Not only is Estonia amongst the most digitally advanced countries in the world but it also has attracted a large crowd of international talent over the past few years thanks to unbureaucratic visa regulations. Together with the country’s highly skilled workforce – 86% of which masters at least one foreign language – they form a vast pool of possible recruits companies can choose from when growing their global teams.
According to the 2016 Human Capital Report, Estonia ranks 15th best country in the world when it comes to maximising human capital potential. So you can be sure to find the right talent to match your job vacancy.
Employment contracts in Estonia can be either permanent or fixed-term – under the condition that the temporary nature of the work to be carried out by the employee can be proven. Regardless of the type of employment, the Estonian Employment Contract Act mandantes employment agreements to be in writing and contain at least the following basic information:
- Identification of both parties
- Date of commencement (and employment duration for temporary contracts)
- Job description, duties and responsibilities
- Basic salary as well as other compensation or benefits and payment details
- Working hours
- Total number of holidays
- Notice periods for employment termination
- Reference to any applying collective agreements
Probation periods for indefinite employment contracts should not be longer than four months. For fixed-term contracts, trial periods should be shorter than half the period they are concluded for. Employees may receive a lower salary during their probationary period.
Working Hours and Breaks
According to Estonian labour law, a standard work week comprises 40 hours divided into five eight-hour days. In some professions and industries, standard working time is reduced to 35 hours per week and seven hours per day.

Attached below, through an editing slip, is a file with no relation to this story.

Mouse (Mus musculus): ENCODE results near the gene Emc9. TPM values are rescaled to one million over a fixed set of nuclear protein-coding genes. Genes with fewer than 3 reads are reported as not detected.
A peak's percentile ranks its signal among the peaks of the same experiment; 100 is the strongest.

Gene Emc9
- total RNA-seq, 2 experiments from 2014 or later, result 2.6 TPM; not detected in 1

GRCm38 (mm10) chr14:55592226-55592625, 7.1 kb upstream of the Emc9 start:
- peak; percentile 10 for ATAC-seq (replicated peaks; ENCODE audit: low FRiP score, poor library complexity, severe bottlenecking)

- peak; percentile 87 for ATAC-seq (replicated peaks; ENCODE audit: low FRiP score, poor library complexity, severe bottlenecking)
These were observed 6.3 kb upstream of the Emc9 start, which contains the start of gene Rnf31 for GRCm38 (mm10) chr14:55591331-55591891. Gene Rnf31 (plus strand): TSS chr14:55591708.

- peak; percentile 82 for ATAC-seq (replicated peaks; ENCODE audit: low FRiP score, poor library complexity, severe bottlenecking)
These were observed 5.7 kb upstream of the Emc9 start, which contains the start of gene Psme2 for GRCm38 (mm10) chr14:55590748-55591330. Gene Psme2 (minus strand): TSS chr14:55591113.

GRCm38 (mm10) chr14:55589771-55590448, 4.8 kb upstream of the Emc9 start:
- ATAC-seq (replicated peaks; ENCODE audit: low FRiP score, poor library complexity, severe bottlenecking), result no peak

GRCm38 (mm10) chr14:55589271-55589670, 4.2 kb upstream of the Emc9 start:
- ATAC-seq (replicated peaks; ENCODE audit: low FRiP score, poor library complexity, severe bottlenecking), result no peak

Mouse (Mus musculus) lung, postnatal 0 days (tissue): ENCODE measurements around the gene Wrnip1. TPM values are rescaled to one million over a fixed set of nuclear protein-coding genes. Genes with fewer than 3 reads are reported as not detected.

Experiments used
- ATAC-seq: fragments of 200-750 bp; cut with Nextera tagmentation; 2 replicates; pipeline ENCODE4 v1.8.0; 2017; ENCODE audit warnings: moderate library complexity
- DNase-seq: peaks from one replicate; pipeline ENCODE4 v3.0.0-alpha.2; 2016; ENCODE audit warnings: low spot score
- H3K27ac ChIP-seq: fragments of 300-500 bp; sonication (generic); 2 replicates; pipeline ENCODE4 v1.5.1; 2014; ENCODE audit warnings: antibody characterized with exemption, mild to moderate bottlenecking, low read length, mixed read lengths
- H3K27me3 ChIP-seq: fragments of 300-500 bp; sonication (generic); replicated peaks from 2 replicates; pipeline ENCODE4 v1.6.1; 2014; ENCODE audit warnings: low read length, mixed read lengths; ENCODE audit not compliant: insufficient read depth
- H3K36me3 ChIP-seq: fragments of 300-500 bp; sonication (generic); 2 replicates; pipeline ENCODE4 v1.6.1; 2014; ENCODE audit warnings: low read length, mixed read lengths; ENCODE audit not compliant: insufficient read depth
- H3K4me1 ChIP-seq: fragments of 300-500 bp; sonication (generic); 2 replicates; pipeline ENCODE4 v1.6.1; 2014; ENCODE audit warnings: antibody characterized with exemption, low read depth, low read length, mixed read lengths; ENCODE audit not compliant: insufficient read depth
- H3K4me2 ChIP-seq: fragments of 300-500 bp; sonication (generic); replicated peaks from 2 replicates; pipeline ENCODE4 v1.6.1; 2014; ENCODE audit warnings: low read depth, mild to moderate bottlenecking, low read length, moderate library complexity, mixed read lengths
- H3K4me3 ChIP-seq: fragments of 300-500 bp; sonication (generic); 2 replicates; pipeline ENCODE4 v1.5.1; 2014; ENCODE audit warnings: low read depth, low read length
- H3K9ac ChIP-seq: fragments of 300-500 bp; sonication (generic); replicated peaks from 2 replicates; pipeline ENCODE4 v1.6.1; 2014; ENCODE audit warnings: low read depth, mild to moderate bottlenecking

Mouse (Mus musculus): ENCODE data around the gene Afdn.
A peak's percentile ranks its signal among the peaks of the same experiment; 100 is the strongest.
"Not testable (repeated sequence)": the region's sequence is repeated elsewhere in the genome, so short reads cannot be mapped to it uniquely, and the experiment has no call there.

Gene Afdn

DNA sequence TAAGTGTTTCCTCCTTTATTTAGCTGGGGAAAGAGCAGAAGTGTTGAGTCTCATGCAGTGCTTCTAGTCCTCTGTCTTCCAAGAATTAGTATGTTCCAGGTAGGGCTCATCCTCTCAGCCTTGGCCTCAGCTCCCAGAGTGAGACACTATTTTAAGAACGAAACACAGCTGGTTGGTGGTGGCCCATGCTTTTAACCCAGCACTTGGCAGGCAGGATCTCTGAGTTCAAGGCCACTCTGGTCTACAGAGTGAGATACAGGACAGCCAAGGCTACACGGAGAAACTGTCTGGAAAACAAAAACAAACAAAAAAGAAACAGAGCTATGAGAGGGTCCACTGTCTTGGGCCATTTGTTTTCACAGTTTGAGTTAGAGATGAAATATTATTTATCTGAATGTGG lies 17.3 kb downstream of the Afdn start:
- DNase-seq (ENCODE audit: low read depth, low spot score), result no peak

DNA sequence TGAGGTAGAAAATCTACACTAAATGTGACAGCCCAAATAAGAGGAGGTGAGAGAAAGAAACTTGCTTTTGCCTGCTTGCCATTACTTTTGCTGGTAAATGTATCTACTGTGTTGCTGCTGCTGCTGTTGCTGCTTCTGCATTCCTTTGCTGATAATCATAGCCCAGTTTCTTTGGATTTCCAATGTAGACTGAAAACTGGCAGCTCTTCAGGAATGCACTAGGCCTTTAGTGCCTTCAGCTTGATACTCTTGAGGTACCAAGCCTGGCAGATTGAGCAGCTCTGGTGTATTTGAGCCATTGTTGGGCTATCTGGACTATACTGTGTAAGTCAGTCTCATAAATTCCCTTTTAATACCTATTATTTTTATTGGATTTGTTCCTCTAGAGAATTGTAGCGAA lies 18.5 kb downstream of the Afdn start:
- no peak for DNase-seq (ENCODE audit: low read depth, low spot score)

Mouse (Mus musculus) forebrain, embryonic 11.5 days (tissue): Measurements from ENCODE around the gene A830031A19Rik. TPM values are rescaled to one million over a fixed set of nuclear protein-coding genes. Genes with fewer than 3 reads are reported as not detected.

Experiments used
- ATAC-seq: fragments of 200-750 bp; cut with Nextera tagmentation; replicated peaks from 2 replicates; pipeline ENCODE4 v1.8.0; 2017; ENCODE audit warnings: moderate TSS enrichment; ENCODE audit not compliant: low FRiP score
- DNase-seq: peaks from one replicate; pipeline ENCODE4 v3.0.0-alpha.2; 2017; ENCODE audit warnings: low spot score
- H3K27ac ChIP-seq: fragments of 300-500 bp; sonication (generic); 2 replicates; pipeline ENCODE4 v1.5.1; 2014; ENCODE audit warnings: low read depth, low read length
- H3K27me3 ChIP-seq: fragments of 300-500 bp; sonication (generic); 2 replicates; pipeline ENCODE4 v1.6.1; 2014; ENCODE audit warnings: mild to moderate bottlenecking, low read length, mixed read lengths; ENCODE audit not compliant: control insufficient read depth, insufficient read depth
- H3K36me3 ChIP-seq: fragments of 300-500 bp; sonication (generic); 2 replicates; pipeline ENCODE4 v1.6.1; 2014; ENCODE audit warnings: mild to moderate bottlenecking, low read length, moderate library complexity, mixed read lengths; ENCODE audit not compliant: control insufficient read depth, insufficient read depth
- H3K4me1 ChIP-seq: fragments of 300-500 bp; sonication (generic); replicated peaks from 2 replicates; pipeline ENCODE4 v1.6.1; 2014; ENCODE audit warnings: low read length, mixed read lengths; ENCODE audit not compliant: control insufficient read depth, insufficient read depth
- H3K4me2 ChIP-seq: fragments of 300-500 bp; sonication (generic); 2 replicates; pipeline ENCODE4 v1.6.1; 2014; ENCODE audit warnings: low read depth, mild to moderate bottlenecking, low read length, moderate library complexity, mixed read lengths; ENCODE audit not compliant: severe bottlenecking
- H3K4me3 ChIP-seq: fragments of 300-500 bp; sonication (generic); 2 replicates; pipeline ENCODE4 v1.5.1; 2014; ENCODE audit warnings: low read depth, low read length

Regardless of an employee’s total weekly working time, the following regulations on rest periods and breaks must be observed:
- at least eleven hours of rest over a period of 24 hours
- at least 30 minutes of break after six consecutive hours of work
- at least 48 hours of rest within each working week – usually Saturday and Sunday
Any work exceeding an employee’s standard working hours is considered overtime and must be agreed upon by both employer and employee. Employees who are required to work overtime must receive either additional time off or be remunerated for their extra work at a rate of 150% of their usual hourly wages. Any work beyond a maximum of 48 hours per week, overtime included, is not permitted.
It is common practice to pay employees in Estonia once a month but employees and employers can agree on a shorter pay interval.
Since 2020, the national minimum wage in Estonia is EUR 584 per month, i.e. EUR 3.48 per hour.
An employee who is unable to work because of sickness or injury is entitled to sickness benefits starting from the fourth day of absence. While the employer is obligated to provide normal pay from the fourth to the eighth day of sickness, any further day – up to 182 calendar days – is covered by the health insurance fund at a rate of 70% of the employee’s normal wages.
There are no legal provisions for a 13th salary but some companies offer their employees an annual bonus.
Taxes and Social Security Contribution